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TT virus in frequently transfused patients

      Hepatic disorders are a frequent complication in patients with hematologic diseases, who often require transfusions of blood products. Posttransfusion hepatitis is a problem in these patients, despite screening for hepatitis B and C viruses. Hepatitis G virus was discovered as a transfusion-transmissible flavivirus in 1996 (
      • Linnen J
      • Wages J
      • Zhang-Keck Z.Y
      • et al.
      Molecular cloning and disease association of hepatitis G virus a transfusion-transmissible agent.
      ). Subsequently, however, it was shown that this virus rarely causes hepatitis, even in immunosuppressed patients (
      • Miyakawa Y
      • Mayumi M
      Hepatitis G virus—a true hepatitis or an accidental tourist?.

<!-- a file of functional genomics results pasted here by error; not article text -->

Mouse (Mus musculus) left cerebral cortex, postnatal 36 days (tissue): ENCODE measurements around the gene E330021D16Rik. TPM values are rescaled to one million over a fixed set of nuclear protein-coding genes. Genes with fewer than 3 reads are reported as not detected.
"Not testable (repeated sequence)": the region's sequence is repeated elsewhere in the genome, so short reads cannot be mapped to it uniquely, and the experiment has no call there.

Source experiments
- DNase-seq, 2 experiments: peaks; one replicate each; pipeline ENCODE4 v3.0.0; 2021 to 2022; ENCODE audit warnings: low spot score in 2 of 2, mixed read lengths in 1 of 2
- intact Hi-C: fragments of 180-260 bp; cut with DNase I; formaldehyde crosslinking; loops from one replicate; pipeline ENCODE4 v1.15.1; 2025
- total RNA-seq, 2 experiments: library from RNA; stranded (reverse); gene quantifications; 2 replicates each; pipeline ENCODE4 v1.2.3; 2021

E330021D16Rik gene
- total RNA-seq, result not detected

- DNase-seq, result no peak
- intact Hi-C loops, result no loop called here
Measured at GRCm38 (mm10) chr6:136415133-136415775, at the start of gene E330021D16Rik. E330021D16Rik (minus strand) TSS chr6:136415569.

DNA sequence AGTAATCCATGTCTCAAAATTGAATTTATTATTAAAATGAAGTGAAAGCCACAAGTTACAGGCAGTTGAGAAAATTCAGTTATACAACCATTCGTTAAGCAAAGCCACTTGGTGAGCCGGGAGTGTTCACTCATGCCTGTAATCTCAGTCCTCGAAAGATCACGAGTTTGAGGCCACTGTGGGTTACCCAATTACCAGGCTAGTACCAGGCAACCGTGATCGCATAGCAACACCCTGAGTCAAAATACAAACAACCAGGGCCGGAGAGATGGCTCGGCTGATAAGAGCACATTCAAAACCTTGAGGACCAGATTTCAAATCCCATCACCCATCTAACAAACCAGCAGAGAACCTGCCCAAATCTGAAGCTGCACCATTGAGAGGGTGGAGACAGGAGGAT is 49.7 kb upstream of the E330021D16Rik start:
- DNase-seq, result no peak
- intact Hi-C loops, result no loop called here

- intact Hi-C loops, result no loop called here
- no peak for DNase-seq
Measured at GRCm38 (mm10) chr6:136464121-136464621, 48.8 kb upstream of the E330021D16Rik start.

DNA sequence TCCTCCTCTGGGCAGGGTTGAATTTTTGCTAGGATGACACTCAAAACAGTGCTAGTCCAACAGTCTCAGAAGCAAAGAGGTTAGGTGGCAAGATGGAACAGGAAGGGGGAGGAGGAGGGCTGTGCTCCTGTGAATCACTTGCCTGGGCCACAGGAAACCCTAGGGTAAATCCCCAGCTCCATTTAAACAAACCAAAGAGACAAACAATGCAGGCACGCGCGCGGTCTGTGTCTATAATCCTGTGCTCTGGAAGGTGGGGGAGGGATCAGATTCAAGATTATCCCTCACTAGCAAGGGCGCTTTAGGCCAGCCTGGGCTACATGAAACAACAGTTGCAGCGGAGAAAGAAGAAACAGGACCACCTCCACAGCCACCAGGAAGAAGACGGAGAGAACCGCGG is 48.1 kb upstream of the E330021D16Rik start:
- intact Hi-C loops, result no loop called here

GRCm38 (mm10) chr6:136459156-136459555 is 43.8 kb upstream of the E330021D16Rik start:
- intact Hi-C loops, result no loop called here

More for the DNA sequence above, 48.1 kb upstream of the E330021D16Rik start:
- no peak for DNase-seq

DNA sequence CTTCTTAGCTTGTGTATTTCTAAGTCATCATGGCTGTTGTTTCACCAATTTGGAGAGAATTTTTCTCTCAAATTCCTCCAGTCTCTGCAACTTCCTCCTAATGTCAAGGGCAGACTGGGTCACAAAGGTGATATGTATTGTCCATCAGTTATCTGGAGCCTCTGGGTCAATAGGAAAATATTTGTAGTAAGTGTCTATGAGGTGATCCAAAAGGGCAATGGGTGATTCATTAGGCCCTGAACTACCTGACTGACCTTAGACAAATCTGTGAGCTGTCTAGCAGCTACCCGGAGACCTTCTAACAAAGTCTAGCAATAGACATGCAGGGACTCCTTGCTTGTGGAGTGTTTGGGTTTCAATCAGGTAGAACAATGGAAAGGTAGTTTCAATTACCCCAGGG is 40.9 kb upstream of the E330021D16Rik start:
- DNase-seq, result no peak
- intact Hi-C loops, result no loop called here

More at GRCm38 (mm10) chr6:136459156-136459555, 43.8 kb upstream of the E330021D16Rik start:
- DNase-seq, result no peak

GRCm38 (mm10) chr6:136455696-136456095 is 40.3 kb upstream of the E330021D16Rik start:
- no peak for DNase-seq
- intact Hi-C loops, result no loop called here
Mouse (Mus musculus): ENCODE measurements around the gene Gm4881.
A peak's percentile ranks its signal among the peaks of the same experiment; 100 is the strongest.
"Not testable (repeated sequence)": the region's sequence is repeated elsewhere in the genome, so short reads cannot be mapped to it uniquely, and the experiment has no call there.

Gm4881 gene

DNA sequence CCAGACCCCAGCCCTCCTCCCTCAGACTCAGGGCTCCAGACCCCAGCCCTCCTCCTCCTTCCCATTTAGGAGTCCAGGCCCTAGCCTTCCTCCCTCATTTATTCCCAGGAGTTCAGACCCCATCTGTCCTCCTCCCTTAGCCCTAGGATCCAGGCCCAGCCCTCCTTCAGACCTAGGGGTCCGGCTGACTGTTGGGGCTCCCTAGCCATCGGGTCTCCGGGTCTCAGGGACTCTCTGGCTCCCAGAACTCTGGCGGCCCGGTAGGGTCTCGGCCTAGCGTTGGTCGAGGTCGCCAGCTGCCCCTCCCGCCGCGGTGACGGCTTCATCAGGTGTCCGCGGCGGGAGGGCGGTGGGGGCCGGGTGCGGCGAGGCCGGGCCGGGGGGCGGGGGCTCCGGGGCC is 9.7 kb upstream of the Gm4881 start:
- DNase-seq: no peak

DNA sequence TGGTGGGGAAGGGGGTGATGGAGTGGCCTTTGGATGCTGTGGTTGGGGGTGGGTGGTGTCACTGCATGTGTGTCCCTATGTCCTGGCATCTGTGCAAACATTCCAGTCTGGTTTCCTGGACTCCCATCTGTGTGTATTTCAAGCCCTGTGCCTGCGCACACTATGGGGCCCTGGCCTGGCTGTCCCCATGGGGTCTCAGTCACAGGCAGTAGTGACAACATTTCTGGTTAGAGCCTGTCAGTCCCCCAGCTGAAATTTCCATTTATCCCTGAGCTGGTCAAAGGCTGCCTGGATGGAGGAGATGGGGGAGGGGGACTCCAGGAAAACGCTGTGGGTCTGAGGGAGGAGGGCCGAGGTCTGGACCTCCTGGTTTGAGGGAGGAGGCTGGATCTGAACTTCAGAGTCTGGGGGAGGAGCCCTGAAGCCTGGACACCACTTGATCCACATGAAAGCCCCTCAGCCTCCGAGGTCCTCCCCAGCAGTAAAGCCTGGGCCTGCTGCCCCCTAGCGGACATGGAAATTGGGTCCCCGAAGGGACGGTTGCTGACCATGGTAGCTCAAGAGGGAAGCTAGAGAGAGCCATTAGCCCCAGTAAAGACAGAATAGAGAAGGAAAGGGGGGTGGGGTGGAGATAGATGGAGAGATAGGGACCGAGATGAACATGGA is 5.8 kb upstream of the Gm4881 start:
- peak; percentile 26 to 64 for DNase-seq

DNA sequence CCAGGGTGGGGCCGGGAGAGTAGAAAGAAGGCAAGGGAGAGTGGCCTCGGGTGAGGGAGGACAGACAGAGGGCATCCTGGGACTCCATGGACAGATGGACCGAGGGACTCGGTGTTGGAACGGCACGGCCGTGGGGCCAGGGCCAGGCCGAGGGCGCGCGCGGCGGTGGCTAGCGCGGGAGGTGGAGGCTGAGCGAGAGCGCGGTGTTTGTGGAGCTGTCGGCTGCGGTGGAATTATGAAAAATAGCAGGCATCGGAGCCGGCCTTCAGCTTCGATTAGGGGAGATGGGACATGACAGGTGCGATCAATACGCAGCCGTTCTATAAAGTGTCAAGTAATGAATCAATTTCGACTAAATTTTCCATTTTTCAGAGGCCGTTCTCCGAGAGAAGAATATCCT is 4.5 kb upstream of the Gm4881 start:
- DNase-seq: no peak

,
      • Kanda Y
      • Chiba S
      • Kami M
      • et al.
      Quantitation of hepatitis G virus RNA in bone marrow transplant recipients.
      ). Recently, a novel DNA virus, named TT virus, was cloned from serum of a patient with posttransfusion hepatitis (
      • Nishizawa T
      • Okamoto H
      • Konishi K
      • et al.
      A novel DNA virus (TTV) associated with elevated transaminase levels in posttransfusion hepatitis of unknown etiology.
      ). TT-virus DNA was detected in serum samples from three of five patients with posttransfusion non–A to G hepatitis. The serum TT-virus titer closely correlated with the serum alanine aminotransferase level (
      • Nishizawa T
      • Okamoto H
      • Konishi K
      • et al.
      A novel DNA virus (TTV) associated with elevated transaminase levels in posttransfusion hepatitis of unknown etiology.
      ). Thus, it may be a potential causative agent for non–A to G hepatitis. In this study, we investigated the prevalence and clinical effects of TT virus in frequently transfused patients with hematologic diseases.
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      References

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        • et al.
        Molecular cloning and disease association of hepatitis G virus.
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